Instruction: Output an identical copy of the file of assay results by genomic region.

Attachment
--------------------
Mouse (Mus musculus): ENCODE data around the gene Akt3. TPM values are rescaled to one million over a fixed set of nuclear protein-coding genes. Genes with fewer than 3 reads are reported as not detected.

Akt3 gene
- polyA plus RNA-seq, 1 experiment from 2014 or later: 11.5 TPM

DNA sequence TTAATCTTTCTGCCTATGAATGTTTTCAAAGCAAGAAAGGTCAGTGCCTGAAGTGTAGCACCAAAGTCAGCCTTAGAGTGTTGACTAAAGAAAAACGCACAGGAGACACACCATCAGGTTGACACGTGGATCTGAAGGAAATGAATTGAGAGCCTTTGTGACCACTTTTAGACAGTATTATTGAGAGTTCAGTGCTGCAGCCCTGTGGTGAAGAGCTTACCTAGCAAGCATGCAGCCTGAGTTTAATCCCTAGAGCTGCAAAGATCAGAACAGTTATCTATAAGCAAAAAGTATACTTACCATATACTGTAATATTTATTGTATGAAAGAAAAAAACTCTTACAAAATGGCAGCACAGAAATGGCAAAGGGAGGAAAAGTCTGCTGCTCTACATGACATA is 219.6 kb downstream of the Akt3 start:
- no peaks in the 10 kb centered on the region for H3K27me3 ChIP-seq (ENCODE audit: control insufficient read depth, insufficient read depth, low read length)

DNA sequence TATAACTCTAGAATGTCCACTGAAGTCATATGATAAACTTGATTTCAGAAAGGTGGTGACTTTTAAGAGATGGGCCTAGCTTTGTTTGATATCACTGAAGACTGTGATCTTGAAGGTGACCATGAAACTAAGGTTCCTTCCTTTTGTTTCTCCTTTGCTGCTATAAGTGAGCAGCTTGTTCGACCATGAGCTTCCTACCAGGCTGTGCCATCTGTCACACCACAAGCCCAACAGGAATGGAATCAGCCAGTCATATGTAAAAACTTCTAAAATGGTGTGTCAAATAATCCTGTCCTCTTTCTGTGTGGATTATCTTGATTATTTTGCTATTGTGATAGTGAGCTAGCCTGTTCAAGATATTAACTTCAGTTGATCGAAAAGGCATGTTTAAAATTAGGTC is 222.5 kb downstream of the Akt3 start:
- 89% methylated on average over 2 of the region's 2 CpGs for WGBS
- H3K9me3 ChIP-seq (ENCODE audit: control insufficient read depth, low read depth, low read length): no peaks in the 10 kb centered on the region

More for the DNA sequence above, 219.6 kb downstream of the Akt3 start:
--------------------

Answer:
Mouse (Mus musculus): ENCODE data around the gene Akt3. TPM values are rescaled to one million over a fixed set of nuclear protein-coding genes. Genes with fewer than 3 reads are reported as not detected.

Akt3 gene
- polyA plus RNA-seq, 1 experiment from 2014 or later: 11.5 TPM

DNA sequence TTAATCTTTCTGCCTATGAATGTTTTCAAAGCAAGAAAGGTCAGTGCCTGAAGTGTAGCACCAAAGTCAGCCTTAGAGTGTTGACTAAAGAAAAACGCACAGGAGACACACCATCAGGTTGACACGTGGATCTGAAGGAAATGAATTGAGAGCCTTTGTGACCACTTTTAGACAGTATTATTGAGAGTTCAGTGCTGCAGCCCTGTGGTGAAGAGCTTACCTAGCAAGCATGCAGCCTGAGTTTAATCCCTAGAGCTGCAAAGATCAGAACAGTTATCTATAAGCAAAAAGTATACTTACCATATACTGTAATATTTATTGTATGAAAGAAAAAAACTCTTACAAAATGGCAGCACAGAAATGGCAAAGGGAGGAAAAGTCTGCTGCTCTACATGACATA is 219.6 kb downstream of the Akt3 start:
- no peaks in the 10 kb centered on the region for H3K27me3 ChIP-seq (ENCODE audit: control insufficient read depth, insufficient read depth, low read length)

DNA sequence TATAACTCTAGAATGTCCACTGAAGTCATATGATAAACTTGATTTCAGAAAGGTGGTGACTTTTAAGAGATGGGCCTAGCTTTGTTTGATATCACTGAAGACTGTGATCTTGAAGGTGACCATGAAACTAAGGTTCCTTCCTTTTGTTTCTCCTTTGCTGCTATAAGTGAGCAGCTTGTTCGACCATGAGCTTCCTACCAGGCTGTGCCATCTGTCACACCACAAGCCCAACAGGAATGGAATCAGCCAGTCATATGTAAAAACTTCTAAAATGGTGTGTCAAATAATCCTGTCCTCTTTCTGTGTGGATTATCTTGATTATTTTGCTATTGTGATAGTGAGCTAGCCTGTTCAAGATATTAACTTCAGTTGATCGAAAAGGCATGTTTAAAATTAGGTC is 222.5 kb downstream of the Akt3 start:
- 89% methylated on average over 2 of the region's 2 CpGs for WGBS
- H3K9me3 ChIP-seq (ENCODE audit: control insufficient read depth, low read depth, low read length): no peaks in the 10 kb centered on the region

More for the DNA sequence above, 219.6 kb downstream of the Akt3 start: